Connecting Youth With Outdoor Recreation

With the help of an NPF grant, the Martin Van Buren National Historic Site created programs connecting youth to outdoor recreation year-round.

The promise of the American Revolution, the turmoil of antebellum politics and the tragedy of the Civil War frame Martin Van Buren's life. Van Buren was born in Kinderhook in 1782, the last year of the American Revolution. He lived until July 1862, sixteen months into the American Civil War. He was among the most prominent politicians of his time and an architect of the party system that still shapes American political life.

With the help of an NPF grant, the Martin Van Buren National Historic Site (MAVA) hosted out-of-school programs for recreational activities in order to promote the use of National Parks as places to be healthy and enjoy the outdoors.

The public does not generally associate historic sites with recreation, but the program helped incorporate the cultural landscape of MAVA as integral to the concept of place and how it's used and experienced. The people who lived and worked at the home and farm likely used this place for recreation. The youth who visit now learn different outdoor activities they can enjoy in National Parks and new ways to experience nature and the outdoors at home.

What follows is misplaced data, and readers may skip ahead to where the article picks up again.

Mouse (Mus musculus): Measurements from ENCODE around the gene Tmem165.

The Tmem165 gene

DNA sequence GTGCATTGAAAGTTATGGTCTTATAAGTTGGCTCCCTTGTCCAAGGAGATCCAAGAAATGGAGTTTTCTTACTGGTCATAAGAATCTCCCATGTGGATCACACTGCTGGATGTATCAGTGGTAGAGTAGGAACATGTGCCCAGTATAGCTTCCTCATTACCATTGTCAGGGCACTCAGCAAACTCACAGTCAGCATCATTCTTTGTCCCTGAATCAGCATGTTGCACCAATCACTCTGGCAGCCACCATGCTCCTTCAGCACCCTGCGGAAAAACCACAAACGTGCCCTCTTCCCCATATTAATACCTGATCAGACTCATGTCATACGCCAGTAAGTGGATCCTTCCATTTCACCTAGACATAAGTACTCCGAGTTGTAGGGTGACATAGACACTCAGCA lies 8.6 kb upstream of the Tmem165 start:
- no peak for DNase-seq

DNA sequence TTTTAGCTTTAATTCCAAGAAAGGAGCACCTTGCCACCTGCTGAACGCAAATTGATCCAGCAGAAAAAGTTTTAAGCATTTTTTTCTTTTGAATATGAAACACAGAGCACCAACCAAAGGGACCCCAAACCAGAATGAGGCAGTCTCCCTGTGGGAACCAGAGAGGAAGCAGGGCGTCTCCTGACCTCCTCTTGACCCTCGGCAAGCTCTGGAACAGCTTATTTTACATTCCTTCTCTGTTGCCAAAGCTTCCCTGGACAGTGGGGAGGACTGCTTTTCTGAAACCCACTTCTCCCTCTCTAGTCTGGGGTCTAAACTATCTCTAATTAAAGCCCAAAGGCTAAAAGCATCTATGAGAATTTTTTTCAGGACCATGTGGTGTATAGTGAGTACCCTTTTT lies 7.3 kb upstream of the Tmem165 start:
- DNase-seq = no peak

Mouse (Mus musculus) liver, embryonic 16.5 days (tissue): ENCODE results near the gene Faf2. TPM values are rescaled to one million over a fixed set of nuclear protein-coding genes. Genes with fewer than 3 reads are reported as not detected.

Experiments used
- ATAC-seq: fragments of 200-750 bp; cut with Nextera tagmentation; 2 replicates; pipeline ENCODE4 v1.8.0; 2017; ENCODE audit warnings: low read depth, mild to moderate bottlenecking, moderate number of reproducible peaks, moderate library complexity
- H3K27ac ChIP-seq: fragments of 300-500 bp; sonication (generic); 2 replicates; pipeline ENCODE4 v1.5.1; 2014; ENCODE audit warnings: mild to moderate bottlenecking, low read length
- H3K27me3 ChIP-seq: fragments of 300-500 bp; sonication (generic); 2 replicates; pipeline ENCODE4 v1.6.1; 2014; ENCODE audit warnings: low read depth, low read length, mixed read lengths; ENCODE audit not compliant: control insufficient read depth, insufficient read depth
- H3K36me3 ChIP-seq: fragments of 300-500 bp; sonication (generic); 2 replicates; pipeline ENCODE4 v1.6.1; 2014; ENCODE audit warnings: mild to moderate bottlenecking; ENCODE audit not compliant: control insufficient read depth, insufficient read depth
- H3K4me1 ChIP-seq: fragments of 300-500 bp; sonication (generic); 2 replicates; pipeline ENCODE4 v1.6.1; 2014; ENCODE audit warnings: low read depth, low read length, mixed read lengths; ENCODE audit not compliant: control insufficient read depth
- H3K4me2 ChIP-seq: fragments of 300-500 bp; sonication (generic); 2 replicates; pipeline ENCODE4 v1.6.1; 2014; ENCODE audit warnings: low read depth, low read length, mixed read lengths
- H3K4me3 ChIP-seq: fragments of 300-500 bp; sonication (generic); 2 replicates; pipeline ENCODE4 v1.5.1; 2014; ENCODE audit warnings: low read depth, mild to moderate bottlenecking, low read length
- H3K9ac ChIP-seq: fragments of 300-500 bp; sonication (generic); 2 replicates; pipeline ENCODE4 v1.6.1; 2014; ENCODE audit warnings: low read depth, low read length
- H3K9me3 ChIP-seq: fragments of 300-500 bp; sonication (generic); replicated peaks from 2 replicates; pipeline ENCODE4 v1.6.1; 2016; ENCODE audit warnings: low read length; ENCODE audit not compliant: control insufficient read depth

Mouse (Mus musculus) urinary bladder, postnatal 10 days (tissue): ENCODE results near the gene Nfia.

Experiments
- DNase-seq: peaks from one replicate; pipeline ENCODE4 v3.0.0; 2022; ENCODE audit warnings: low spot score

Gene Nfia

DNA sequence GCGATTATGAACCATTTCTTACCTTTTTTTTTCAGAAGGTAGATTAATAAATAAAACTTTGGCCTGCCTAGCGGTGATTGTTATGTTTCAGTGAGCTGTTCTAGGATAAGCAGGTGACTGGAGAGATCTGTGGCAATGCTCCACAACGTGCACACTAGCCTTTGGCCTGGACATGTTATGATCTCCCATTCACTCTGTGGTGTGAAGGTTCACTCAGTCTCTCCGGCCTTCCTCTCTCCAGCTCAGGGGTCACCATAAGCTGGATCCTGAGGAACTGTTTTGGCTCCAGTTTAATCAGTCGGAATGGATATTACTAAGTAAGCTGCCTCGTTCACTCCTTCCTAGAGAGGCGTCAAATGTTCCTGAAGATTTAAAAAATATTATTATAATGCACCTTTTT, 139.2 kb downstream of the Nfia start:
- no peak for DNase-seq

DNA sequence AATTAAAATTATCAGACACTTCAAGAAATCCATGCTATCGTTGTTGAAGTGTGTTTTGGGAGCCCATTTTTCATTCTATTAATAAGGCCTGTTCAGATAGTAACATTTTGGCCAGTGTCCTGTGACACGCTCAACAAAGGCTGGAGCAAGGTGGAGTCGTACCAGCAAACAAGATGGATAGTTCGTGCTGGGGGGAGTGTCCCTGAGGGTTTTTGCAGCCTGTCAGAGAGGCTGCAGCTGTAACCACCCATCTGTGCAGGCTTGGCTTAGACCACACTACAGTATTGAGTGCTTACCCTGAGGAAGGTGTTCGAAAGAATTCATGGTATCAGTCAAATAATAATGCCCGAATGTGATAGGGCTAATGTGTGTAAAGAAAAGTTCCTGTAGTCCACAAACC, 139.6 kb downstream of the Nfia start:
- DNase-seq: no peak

The Explore and Reflect Youth Programs was provided in both the winter and summer months. The winter sessions introduced novel activities to the participants, such as snowshoe hikes and cross country skiing. Summer sessions focused on a geocache experience.

Youth organizations were encouraged to participate and a local environmental educator led programs that focused on fun and exercise, but also included reflection activities and questions to help youth connect their experience on trails and in the outdoors with their physical, mental, and emotional health.

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